ST. PAUL, Minn. —Instead of sending Minnesota's elected leaders into a frenzy of activity, the nation's only state government shutdown has deepened the political paralysis that led them to their budget standoff. Top Democrats and Republicans have given no sign when they will talk again about how to resolve the stalemate.
After blowing May and June deadlines to agree on a budget, Democratic Gov. Mark Dayton and Republican legislative leaders have met only twice — once for less than 30 minutes — and have made no apparent progress since most of state government closed July 1. There's little sense of urgency, even with 22,000 state employees idled, 100 road projects stopped, 66 state parks barricaded, an assortment of services discontinued and the state's top credit rating tarnished.
The lack of action contrasts with what's been happening in Washington, where an Aug. 2 deadline to raise the debt ceiling has lawmakers scrambling for a deal that would keep the U.S. from a potential default on its debt.
While the consequences of the state's inaction hardly reach that scale, that's little consolation for public workers who won't be getting paychecks or people with disabilities who have lost social services.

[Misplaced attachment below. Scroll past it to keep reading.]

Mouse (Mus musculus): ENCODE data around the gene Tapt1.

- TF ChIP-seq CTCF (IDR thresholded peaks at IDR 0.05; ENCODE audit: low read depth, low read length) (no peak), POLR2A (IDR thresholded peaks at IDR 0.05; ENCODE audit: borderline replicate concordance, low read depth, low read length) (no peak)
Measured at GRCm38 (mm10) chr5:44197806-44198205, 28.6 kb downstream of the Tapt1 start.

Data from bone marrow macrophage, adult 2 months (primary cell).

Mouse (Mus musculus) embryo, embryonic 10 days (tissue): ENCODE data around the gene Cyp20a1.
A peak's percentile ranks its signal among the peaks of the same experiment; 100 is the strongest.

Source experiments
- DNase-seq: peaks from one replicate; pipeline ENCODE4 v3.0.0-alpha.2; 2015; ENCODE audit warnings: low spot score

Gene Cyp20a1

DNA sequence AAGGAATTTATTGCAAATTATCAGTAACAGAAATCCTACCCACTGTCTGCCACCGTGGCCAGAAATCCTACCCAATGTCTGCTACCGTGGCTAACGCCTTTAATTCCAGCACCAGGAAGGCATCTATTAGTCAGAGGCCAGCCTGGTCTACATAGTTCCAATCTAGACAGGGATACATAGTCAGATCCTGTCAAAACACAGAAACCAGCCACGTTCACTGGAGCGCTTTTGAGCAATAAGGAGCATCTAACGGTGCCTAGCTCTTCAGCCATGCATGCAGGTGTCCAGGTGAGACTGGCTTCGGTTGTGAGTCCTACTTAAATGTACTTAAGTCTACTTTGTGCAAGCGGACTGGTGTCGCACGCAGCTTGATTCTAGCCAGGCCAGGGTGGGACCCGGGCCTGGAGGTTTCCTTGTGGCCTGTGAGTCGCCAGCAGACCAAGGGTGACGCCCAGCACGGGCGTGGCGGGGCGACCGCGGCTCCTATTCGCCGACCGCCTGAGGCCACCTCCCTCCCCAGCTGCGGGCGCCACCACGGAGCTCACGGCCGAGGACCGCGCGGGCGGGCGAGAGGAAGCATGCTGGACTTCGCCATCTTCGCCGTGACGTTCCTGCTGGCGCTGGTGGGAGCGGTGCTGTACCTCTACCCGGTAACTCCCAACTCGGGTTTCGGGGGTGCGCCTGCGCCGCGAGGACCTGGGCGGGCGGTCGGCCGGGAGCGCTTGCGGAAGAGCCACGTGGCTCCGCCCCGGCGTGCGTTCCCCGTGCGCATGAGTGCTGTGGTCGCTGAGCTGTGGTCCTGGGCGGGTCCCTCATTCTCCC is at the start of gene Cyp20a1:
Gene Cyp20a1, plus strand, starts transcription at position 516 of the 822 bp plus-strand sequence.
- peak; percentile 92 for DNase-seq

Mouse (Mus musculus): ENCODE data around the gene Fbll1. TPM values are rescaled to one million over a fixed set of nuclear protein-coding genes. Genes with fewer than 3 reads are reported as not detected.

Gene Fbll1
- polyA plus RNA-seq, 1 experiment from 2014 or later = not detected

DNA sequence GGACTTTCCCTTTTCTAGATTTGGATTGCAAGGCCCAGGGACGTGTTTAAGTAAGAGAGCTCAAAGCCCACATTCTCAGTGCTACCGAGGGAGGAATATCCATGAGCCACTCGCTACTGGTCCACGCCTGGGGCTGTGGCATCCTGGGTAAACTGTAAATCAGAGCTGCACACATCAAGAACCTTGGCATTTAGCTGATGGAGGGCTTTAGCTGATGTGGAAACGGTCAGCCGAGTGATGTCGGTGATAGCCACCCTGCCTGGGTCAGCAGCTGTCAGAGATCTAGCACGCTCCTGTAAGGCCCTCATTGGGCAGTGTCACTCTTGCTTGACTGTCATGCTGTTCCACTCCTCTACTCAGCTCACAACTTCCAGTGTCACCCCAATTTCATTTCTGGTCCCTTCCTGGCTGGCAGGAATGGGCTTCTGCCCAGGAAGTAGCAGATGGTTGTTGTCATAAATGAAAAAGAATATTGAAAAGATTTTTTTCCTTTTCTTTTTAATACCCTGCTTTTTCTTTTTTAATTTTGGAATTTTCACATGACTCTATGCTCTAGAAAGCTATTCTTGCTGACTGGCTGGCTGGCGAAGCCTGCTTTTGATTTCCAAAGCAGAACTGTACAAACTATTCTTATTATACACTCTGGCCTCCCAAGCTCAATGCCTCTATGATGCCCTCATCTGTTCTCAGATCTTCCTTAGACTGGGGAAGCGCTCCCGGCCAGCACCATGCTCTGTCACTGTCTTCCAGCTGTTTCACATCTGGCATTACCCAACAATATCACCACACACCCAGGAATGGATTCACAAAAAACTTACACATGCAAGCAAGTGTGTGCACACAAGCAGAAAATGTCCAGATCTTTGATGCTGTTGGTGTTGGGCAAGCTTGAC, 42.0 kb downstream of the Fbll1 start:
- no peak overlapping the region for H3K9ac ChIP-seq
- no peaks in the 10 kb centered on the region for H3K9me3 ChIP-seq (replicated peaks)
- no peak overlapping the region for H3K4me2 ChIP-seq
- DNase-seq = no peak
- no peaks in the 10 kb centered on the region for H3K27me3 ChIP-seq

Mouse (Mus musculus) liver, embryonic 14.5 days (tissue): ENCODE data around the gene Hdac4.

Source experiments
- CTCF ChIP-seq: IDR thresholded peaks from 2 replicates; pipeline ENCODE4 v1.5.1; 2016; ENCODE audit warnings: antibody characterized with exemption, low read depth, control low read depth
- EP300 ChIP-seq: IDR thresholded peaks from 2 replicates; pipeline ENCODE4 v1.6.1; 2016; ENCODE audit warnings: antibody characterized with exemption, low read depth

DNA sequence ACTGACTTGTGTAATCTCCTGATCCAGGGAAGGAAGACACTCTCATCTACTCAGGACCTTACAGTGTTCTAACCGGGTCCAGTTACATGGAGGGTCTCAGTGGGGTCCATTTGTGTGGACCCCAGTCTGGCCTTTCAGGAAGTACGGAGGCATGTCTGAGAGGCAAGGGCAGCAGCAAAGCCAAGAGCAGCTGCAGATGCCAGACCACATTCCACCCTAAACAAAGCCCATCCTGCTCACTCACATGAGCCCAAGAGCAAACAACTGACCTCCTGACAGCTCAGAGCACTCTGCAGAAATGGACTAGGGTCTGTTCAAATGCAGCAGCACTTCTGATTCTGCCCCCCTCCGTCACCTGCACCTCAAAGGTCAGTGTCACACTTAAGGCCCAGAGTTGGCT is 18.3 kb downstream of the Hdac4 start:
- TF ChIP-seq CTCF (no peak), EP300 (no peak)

"My thoughts would just be to encourage them to continue to meet and talk and try to work on a compromise that will benefit the entire state of Minnesota," said Mary Nienow, who directs a child care advocacy organization, Child Care Works. She said her group is getting dozens of e-mails a day from families worried that they will lose their child care assistance.
The key players had one brief session at midweek that ended with the two sides accusing each other of taking a step backward. Speaking to reporters after each session, they have said nothing that suggests progress.
"Sometimes no news is good news, but in this case I'm not sure," said former Minnesota House Minority Leader Marty Seifert, who represented Republicans in budget talks from 2007 until 2009. "In this case, no news is no news because it means there probably is nothing to report and it means nothing is going on."
The courts have taken some of the worst sting out of the shutdown. Decisions by a judge and a special master have restored services like special education payments to schools, state aid for training for the blind, and emergency crisis aid for the poor. More such rulings are likely on the way.
The shutdown's effects are wide-ranging. It has closed historical sites and rest stops, shut down the state lottery, made it tougher to get a driver's license and halted the issuance of hunting and fishing licenses.
Much of the political dispute comes down to differences over how much to spend on health programs and social services and how to pay for it.